For example, simple white table sugar (sucrose) is generally safe in moderation for people with fructose malabsorption because it contains equal proportions of glucose and fructose. In contrast, honey and high fructose corn syrup contain much more fructose than glucose per serving, so they are not safe. Supplemental glucose can be taken to compensate for excess free fructose and facilitate absorption.
However, fructose is not always in its free form. It also exists widely in the food supply in the form of fructans. Fructans are long chains of fructose with a glucose “tail” at the end. Humans do not have the enzymes to digest fructans, but the bacteria in our large intestines do. Fructans pass directly to the large intestine, where bacteria digest them into fructose molecules. Although technically not malabsorption, as the area of absorption is completely overlooked, it has the same effect, resulting in more substrate for bacterial fermentation. Fructans can be found in wheat, brown rice, garlic, onions, and many other common plant foods.
One of the biggest challenges of living with fructose malabsorption is food labeling. Many of the trigger foods are whole foods that are sold without packaging. Even if they were labeled, the necessary information would probably not be included. For example, an apple’s label might list total sugars and dietary fiber, but it would not tell the consumer that the apple contains more fructose than glucose, or that it contains sorbitol, which aggravates the effects of fructose malabsorption.
There are some lists available that detail the proportions of sugar in various foods, but they often conflict. I chose to use the lists as a guide, taking them with a grain of salt. Between the lists and a healthy dose of trial and error, I have established some personalized and effective eating guidelines for myself. My weight is stable, I can go out to eat at restaurants or friends’ houses, and I no longer avoid all social events due to the unpredictable stomach pain.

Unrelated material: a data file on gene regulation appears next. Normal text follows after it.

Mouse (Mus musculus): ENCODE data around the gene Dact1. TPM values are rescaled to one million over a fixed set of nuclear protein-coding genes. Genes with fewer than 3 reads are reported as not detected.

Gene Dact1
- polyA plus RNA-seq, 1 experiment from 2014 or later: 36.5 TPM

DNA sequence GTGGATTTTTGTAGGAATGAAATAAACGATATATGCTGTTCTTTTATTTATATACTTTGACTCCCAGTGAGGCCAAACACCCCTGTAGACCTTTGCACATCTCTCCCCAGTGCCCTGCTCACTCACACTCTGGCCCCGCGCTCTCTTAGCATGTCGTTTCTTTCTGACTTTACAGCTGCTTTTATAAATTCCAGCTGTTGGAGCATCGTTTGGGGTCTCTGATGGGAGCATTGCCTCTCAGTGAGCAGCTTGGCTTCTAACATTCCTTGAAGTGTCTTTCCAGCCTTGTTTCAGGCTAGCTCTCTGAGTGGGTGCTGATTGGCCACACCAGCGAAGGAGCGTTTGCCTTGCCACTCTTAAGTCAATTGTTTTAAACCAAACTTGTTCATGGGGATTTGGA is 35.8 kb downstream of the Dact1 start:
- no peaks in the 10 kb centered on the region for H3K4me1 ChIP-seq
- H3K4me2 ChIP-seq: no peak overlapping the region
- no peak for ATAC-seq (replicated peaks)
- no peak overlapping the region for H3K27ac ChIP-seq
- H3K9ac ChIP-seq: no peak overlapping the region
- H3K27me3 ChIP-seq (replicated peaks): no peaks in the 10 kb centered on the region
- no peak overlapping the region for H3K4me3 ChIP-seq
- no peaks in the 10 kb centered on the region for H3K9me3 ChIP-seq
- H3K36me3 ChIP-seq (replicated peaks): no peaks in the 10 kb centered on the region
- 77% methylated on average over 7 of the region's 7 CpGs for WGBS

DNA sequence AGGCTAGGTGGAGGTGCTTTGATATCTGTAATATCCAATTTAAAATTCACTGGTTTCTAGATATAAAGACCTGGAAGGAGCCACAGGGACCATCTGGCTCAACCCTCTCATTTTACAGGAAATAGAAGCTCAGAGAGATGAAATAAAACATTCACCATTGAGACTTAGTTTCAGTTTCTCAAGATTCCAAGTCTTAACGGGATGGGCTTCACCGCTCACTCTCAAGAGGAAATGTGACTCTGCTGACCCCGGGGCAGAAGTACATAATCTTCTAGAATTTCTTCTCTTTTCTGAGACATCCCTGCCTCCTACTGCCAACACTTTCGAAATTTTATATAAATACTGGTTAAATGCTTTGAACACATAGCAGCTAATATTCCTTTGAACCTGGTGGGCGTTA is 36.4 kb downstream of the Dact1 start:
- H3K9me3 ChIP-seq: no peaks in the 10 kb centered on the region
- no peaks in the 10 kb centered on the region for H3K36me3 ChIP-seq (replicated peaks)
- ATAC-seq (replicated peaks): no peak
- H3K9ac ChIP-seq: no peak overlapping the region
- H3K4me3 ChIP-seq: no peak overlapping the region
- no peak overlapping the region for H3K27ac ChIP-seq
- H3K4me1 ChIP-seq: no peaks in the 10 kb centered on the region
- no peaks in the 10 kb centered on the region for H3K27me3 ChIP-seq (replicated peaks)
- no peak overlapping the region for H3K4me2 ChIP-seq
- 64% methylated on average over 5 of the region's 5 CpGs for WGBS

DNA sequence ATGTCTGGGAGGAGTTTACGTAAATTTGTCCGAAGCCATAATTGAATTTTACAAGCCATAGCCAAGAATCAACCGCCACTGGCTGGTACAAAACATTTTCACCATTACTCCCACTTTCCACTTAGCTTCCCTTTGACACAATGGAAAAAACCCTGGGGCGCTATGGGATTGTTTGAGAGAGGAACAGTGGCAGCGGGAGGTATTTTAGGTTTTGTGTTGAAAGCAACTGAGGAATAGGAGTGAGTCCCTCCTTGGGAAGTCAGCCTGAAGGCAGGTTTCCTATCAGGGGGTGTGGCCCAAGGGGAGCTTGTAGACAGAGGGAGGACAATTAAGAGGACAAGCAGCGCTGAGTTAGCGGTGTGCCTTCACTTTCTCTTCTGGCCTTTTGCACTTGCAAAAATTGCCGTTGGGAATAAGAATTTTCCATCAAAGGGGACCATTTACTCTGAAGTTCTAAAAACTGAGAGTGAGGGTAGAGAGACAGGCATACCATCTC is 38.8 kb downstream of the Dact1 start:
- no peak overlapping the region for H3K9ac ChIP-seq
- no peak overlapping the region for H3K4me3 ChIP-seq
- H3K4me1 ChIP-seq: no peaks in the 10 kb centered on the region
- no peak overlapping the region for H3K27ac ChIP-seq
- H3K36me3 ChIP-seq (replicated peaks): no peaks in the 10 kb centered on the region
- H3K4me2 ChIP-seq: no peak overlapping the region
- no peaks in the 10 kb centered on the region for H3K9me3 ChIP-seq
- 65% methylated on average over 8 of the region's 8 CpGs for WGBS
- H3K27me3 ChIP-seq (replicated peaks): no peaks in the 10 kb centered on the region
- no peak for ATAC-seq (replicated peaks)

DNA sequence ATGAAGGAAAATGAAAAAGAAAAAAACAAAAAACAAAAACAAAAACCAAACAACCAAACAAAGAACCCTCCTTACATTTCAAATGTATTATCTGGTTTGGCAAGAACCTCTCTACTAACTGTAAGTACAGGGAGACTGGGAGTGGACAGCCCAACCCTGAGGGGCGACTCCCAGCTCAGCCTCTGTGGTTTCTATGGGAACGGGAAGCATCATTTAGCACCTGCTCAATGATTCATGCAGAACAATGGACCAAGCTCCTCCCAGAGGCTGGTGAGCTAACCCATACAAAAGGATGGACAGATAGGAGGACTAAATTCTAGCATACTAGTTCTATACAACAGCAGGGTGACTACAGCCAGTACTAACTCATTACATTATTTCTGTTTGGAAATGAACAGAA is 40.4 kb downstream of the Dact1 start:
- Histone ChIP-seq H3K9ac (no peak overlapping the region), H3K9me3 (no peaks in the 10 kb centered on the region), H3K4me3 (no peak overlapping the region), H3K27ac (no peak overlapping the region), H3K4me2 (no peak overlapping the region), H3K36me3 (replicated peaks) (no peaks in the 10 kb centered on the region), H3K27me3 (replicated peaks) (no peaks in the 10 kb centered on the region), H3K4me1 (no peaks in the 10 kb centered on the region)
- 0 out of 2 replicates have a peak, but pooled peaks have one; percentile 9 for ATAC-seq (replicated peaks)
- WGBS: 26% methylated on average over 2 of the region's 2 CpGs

Fructose malabsorption can occur in anyone whose fructose intake exceeds their absorption capacity. It is different for each person. The level that works for me may be too much for someone else. Some foods may be safe one day and not the next, depending on the total fructose and fructan load of other foods consumed that day.
While no standard cut-off has been established, children generally have a much lower threshold than adults, and those with IBS may find that their symptoms are exacerbated by excess fructose, as the symptoms are often similar. The general rules of thumb for those experiencing symptoms of fructose malabsorption are to minimize free fructose and avoid fructans.
Now, instead of restricting my food intake, I have been able to develop my own safe and healthy way of approaching food. Eating at home is always safer because I know for sure what all my meals contain. I translate almost all recipes into my own special substitution language. “Wheat Berry Salad with Roasted Tomatoes and Asparagus” translates to “[safe grain] with [safe red vegetable] Y [safe green vegetable]. “This has made cooking and eating a much more creative (and less painful!) Experience.
Living with fructose malabsorption is still challenging at times, but I am grateful for what I have learned from it. Home cooking and clean eating are valuable skills, plus I am much more able to relate to the growing community of people with food allergies and sensitivities. By sharing our common experiences, we have the power to help each other and those around us achieve healthier and happier lives.
(C) 2013 Dawn Oulton